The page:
I dream of Janeane
The witty and wise Janeane Garofalo was a guest host on ABC's The View last week. That might seem like insignificant news, except that this individual event, taken together with some other individual events, gets people who critically watch television to step back and wonder, what's going on here? OK, maybe it's just me, but hear me out.
These seem to be portentous times for television. It started when HBO made an unsuccessful bid for Emmys coverage a few weeks back. Last week, the scuttlebutt spilled that Don Hewitt, producer of CBS's 60 Minutes, is being urged to step down. Although he is the force behind the 34-year-old program, the buzz is that the network is searching for someone who can make 60 Minutes appeal to the revered 18-to-34 demographic group. Last heard, the 81-year-old Hewitt is taking an "over my dead body" stance, a stance that must have felt too close to the precipice when his contemporary, the respected Roone Arledge, formerly of ABC Sports, died last week at age 71. Arledge is credited with single-handedly reinventing sports coverage. Today, ABC's Monday Night Football remains a prime-time staple, and ABC is branded as the Olympics network -- a brand that endures despite the fact that NBC won the bid for future Olympics coverage. Head of ABC News for a while, Arledge also launched programs like Nightline and 20/20.
It's no surprise that ABC, now in a ratings slump, is searching for new ways to revive its programming. But it came as something of a surprise to hear that the unconventional Garofalo is currently working on a sitcom for ABC (tentatively titled Slice of Life). Although Garofalo is no stranger to TV, her successes have been on cable (The Larry Sanders Show) or on short-lived, though critically lauded, broadcast series (TV Nation, The Ben Stiller Show). And Garofalo has been nothing short of candid in discussing her brief, unhappy year on Saturday Night Live. So why the return to broadcast TV? Why now?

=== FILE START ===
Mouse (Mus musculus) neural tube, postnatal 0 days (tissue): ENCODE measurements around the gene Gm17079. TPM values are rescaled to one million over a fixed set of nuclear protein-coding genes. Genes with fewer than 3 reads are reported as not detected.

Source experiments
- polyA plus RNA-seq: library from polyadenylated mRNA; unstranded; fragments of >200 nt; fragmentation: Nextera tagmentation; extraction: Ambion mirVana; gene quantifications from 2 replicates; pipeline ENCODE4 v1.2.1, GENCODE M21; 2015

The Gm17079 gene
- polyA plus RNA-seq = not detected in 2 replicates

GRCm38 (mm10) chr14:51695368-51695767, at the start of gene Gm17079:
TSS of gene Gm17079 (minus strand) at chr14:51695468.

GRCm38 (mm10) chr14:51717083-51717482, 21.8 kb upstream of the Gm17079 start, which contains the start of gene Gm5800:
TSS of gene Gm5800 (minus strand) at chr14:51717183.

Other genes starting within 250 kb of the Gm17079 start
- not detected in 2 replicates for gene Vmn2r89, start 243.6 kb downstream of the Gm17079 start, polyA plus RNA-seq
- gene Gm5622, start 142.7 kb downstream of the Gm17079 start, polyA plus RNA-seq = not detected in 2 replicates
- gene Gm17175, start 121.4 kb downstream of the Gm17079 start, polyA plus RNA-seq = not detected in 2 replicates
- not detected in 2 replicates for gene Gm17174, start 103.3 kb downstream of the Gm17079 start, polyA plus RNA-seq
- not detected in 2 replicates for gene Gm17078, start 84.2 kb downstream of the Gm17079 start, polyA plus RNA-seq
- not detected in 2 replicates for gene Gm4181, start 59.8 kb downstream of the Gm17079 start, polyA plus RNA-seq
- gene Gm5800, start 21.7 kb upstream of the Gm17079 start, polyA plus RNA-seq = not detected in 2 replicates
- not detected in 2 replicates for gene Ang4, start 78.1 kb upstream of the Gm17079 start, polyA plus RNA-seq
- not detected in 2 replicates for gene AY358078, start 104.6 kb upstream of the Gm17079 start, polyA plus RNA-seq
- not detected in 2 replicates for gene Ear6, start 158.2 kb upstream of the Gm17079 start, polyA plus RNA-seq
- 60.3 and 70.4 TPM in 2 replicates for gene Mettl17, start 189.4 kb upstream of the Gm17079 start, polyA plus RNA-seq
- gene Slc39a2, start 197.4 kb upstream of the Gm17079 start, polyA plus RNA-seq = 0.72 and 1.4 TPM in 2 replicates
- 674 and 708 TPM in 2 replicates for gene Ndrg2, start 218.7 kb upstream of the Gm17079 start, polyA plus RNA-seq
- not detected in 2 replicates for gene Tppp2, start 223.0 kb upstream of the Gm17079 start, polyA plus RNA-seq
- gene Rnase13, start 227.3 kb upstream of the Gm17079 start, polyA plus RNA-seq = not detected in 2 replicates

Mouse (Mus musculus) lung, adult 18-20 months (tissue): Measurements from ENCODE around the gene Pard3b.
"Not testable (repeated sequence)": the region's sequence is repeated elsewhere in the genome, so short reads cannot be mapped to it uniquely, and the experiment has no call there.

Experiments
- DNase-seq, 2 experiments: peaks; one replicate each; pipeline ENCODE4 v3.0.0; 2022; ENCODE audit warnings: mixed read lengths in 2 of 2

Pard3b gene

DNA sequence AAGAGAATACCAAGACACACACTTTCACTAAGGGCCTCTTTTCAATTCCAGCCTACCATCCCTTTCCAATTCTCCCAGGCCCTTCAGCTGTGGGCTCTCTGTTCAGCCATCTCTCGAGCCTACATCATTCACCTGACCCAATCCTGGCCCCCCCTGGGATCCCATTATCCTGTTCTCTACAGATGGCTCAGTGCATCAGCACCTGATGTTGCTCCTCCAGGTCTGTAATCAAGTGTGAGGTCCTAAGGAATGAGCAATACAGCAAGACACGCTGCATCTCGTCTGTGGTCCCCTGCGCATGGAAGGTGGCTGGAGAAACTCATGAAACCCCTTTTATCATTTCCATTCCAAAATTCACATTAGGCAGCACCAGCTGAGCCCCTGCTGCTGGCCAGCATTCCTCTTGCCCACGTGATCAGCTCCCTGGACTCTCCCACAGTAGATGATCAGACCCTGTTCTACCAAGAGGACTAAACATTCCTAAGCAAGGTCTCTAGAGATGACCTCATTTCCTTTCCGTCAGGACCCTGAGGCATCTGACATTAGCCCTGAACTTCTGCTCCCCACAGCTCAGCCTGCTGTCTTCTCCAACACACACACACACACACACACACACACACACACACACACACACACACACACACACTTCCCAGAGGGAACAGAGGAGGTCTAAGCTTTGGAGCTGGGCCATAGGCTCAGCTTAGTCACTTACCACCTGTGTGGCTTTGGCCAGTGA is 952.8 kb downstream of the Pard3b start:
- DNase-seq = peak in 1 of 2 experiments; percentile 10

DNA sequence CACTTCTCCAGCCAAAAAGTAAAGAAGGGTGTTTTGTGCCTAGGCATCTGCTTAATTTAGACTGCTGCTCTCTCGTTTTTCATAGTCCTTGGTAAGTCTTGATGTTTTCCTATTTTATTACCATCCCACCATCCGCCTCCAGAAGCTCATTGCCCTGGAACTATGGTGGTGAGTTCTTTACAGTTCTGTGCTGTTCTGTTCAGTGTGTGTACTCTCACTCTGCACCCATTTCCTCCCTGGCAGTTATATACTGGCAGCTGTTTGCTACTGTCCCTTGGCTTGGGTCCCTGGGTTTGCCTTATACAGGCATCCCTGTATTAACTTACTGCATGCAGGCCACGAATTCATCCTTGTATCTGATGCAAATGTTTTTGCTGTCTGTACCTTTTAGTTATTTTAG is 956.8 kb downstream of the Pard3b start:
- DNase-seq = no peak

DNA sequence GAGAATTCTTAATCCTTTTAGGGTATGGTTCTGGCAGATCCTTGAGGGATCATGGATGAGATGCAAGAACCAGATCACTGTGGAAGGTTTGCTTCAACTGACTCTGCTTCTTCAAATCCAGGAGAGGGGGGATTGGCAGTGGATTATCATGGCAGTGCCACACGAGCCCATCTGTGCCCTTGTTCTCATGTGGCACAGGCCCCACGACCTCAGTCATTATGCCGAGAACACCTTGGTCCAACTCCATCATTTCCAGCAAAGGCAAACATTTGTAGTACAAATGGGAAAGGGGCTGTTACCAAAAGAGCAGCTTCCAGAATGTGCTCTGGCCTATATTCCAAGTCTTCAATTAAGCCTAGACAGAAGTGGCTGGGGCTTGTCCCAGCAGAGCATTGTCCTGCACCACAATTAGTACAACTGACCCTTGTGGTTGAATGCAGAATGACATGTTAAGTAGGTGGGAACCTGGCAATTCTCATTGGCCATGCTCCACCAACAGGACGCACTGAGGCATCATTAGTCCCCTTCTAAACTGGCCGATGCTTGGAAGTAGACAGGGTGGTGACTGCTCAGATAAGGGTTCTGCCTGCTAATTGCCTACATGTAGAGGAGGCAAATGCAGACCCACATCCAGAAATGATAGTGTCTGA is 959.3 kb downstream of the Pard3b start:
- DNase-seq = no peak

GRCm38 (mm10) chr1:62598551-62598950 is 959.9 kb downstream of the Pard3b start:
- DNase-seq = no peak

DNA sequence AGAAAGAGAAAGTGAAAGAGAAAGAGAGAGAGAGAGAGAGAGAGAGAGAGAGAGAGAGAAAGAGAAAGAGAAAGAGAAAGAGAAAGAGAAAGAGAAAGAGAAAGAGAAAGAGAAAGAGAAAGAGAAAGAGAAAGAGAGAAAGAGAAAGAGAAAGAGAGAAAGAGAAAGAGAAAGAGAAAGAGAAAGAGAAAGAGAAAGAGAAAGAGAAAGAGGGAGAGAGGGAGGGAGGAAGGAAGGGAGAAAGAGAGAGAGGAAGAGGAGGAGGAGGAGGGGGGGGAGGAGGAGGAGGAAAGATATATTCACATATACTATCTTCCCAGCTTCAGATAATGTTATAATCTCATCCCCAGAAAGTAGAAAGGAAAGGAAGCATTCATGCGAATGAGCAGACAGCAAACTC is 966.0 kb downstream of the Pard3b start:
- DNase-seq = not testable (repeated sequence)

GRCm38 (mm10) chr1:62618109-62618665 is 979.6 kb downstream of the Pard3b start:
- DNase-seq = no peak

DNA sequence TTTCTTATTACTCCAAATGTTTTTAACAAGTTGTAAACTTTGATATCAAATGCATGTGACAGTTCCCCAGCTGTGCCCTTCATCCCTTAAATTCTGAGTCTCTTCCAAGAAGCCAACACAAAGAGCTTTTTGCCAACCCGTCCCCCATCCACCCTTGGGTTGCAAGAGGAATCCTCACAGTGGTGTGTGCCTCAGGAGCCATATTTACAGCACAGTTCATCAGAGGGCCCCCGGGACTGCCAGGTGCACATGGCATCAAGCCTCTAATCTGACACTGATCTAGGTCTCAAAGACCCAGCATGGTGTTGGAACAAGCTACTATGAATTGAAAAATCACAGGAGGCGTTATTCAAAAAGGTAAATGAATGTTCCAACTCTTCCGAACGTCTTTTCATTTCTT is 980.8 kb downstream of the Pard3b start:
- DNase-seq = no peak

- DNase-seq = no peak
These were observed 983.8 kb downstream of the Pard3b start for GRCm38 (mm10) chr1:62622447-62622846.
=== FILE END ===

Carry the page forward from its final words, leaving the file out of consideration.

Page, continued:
Garofalo's appearance among the soft-centered co-hosts was strangely incongruous. It was also exciting. That might not be saying much, considering we're talking about the cushy world of daytime television. But Garofalo's dissonant, always articulate voice and her fearless (i.e. unpopular) criticism about mainstream news media and the Bush administration's handling of Iraq during the show's "Hot Topics" segment left the audience stone silent, co-host Star Jones nearly apoplectic, and viewers like myself wide-eyed.
Sadly, after her "outburst" (save for an "off-the-cuff" question to guest Pierce Brosnan which she pointedly read from a cue card), Garofalo fell silent. But it left me wondering -- the Emmy tug of war, the passing of Arledge, the bullying of the once-untouchable Hewitt, Garofalo's return to TV -- could this mean that, that ... television is changing? (Cue the dramatic strings and sci-fi movie screams here.)
Make that broadcast television. The cable nets, led by HBO, have been redefining the TV landscape for years now. And it could be argued that the advent of reality TV (like ABC's perplexing The Bachelor) already is the big change. Here's an idea: What if the direction of change is shifting from outlandish reality and displays of self-humiliation to programming that no longer relies on good placement somewhere in the window of prime time? Cable and satellite services, VCRs, video on demand, TiVO, and media services like Time Warner Cable's new PVR service are making the need for conventional, prime-time programming unnecessary. Although the Big Four fear the potential demise of prime time (baring teeth to keep the Emmy Awards within its broadcast ranks), these new options open the broadcast networks to new directions in programming -- programming that focuses on content rather than placement. And this, it seems to me, is how broadcast TV can compete with cable. But they didn't ask me. If they did, I'd say that ABC, which finds itself at the bottom of the broadcast barrel with nothing to lose, is poised to lead the way. So maybe the appearance of darling Janeane in the most unusual of places is a harbinger of that. I can dream, can't I?